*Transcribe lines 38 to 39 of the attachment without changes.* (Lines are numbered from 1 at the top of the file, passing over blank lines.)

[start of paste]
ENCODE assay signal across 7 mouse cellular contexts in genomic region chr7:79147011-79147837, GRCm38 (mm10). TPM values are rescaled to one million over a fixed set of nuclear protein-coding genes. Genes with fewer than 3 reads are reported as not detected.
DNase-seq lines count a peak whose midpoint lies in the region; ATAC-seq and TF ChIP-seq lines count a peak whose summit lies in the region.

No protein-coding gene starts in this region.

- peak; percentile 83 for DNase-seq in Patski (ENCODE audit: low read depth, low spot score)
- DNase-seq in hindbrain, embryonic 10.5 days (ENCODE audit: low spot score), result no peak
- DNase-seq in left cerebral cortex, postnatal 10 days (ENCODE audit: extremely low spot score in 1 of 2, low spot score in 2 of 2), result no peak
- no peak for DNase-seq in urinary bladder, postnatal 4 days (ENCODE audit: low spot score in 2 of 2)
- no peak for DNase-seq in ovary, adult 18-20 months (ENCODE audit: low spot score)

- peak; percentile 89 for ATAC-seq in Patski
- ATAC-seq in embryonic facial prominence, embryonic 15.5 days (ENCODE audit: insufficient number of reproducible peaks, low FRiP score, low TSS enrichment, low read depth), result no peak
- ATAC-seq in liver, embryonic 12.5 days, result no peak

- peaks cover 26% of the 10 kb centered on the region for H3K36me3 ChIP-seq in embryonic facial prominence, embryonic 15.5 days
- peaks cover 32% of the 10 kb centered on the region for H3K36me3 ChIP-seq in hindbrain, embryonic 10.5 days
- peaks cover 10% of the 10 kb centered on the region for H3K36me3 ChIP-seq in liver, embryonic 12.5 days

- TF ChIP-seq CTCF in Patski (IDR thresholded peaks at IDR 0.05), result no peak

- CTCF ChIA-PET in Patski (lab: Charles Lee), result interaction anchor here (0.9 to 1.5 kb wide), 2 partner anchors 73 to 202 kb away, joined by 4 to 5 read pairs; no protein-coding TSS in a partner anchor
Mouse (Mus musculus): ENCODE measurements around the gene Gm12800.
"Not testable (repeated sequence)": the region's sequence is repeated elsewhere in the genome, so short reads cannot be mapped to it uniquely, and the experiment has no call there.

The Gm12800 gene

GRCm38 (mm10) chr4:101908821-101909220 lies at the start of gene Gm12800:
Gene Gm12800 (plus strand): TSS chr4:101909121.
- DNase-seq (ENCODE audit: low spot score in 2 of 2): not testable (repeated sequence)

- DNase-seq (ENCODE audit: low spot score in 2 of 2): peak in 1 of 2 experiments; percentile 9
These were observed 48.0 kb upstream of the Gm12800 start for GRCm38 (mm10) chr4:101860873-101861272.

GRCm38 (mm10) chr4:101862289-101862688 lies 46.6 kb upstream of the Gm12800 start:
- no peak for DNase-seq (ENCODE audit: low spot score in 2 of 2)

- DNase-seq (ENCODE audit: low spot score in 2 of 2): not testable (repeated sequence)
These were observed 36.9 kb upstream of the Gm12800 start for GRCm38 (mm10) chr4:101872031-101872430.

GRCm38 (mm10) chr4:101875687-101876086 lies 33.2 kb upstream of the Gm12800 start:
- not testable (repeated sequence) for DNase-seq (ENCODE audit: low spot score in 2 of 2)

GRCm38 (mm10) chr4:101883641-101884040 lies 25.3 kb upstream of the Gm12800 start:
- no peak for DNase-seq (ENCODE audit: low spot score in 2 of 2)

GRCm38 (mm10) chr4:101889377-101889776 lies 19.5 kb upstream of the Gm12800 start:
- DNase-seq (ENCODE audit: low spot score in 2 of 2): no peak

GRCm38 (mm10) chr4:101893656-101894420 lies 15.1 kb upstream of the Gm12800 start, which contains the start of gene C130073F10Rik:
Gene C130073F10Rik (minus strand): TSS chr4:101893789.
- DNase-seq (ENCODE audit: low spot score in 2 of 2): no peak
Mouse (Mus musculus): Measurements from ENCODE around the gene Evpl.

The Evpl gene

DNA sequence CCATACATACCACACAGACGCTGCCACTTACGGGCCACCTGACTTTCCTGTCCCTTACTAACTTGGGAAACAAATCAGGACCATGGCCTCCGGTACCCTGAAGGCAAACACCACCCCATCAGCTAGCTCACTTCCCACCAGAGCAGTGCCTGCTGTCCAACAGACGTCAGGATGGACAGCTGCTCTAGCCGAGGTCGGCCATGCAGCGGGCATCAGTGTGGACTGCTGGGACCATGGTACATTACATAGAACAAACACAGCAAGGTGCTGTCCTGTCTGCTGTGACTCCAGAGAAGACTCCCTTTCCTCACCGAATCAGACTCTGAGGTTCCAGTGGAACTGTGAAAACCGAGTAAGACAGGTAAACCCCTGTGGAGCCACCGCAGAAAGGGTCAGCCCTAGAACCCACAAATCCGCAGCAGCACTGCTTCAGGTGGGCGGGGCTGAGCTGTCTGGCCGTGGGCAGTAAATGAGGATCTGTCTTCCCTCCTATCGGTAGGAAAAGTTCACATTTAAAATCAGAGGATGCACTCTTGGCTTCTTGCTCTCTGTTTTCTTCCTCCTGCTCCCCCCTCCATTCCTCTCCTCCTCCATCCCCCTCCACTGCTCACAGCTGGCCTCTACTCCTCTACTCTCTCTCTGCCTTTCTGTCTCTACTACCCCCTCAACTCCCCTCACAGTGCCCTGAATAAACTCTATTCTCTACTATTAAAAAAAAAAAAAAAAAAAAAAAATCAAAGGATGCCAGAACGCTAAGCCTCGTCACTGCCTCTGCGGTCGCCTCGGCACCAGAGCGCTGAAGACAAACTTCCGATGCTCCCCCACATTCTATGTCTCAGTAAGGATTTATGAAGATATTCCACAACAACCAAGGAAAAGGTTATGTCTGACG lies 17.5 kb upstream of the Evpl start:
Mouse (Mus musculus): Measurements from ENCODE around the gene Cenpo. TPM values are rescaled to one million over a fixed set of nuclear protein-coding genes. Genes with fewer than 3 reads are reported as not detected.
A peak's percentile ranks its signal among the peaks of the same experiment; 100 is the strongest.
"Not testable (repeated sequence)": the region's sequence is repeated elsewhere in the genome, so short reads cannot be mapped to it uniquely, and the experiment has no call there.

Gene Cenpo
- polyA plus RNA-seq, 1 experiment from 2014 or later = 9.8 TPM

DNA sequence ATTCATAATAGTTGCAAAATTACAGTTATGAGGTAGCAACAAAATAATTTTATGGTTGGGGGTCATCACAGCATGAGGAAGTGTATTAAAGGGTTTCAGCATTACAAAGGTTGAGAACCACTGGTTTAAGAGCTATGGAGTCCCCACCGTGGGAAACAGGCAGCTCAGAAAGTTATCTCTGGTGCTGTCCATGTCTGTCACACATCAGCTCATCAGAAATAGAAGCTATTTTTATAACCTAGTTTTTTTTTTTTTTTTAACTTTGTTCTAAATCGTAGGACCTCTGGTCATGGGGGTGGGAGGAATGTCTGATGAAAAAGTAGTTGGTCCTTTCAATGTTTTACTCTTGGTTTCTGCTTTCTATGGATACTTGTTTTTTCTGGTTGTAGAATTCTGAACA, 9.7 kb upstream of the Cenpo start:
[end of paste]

Mouse (Mus musculus): Measurements from ENCODE around the gene Evpl.

The Evpl gene